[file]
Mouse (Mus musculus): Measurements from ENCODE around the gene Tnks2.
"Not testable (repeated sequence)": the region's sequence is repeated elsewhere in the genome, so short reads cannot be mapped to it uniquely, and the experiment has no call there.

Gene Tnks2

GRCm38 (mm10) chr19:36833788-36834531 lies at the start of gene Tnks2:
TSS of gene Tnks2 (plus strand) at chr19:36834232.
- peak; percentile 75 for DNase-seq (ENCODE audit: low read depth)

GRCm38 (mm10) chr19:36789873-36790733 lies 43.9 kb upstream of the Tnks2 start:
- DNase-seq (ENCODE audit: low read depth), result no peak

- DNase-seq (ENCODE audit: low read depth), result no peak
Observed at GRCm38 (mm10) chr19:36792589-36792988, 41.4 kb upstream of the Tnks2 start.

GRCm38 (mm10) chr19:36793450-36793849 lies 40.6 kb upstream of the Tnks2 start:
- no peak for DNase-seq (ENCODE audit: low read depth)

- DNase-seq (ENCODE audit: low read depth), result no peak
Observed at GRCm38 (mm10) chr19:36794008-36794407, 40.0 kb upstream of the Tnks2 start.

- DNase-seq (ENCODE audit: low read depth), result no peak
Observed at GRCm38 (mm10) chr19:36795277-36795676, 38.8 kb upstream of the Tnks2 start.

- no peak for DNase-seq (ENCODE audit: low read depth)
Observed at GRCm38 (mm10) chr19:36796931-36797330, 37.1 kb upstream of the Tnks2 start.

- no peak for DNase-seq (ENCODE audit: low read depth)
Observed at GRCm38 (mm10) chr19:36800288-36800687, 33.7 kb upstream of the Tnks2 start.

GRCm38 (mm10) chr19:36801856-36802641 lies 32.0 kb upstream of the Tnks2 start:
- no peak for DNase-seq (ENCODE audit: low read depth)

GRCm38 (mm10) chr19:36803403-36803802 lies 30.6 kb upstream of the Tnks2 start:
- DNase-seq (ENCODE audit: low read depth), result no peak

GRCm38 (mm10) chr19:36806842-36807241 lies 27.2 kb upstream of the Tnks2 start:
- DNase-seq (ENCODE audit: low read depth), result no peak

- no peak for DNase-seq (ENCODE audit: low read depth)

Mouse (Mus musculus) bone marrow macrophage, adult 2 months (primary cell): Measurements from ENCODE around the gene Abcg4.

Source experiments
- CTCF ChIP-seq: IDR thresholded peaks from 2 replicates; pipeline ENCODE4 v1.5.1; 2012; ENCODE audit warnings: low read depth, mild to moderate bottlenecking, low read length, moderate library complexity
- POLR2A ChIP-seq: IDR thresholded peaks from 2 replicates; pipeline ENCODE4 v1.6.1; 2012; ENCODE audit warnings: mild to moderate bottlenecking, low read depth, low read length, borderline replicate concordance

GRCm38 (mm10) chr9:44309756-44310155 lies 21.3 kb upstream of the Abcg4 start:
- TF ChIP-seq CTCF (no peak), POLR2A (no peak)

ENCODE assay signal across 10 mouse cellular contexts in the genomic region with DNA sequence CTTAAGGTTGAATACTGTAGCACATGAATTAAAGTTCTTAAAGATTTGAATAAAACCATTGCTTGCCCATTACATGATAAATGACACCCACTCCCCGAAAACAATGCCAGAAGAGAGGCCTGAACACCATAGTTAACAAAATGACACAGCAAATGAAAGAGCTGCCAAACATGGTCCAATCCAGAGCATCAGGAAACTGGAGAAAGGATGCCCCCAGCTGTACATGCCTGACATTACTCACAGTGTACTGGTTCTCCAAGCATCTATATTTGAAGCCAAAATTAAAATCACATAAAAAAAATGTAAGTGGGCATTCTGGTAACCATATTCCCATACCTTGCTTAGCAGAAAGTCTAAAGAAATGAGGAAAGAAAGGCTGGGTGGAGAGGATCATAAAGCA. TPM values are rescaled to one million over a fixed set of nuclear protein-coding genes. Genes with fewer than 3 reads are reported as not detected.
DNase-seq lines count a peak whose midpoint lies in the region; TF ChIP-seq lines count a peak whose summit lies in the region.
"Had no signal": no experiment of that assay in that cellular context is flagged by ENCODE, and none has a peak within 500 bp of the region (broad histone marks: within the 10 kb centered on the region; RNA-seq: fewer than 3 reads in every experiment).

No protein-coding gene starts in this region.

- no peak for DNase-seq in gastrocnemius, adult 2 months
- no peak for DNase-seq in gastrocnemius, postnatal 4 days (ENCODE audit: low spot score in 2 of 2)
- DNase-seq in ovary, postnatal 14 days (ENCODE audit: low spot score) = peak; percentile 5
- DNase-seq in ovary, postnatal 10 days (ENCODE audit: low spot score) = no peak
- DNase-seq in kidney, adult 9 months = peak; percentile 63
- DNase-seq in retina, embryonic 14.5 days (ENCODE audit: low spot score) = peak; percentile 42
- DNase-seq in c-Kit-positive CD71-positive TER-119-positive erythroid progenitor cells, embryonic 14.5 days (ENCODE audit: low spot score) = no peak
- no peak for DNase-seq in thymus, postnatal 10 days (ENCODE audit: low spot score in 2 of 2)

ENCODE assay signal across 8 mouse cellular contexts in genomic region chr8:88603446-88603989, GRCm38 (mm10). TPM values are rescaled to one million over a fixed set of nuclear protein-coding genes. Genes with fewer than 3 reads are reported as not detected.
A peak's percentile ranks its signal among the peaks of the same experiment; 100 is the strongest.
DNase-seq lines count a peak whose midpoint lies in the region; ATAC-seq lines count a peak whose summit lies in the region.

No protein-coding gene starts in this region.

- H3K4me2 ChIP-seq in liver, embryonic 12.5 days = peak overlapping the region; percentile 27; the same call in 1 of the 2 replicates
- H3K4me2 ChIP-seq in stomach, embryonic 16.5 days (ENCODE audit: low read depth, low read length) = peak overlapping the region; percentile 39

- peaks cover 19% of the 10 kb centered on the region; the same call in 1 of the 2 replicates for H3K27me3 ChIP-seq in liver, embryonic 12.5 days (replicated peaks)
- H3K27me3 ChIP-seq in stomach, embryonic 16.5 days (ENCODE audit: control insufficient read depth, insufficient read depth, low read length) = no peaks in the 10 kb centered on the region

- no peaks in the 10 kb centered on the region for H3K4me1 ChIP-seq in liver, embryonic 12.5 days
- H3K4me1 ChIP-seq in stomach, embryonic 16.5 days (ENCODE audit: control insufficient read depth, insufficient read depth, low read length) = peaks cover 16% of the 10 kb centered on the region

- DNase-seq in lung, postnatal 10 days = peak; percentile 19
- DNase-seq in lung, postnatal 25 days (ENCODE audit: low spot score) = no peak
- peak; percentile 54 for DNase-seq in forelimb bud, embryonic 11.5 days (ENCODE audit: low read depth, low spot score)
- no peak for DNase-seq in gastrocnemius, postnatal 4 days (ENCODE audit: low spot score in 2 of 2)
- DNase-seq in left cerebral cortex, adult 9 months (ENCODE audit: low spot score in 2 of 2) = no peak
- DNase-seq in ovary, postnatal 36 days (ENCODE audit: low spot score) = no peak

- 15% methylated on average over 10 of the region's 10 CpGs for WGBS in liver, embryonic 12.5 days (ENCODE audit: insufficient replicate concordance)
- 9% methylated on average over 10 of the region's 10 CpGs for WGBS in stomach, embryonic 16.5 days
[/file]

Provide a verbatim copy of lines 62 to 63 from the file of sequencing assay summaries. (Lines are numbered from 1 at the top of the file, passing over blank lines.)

- 15% methylated on average over 10 of the region's 10 CpGs for WGBS in liver, embryonic 12.5 days (ENCODE audit: insufficient replicate concordance)
- 9% methylated on average over 10 of the region's 10 CpGs for WGBS in stomach, embryonic 16.5 days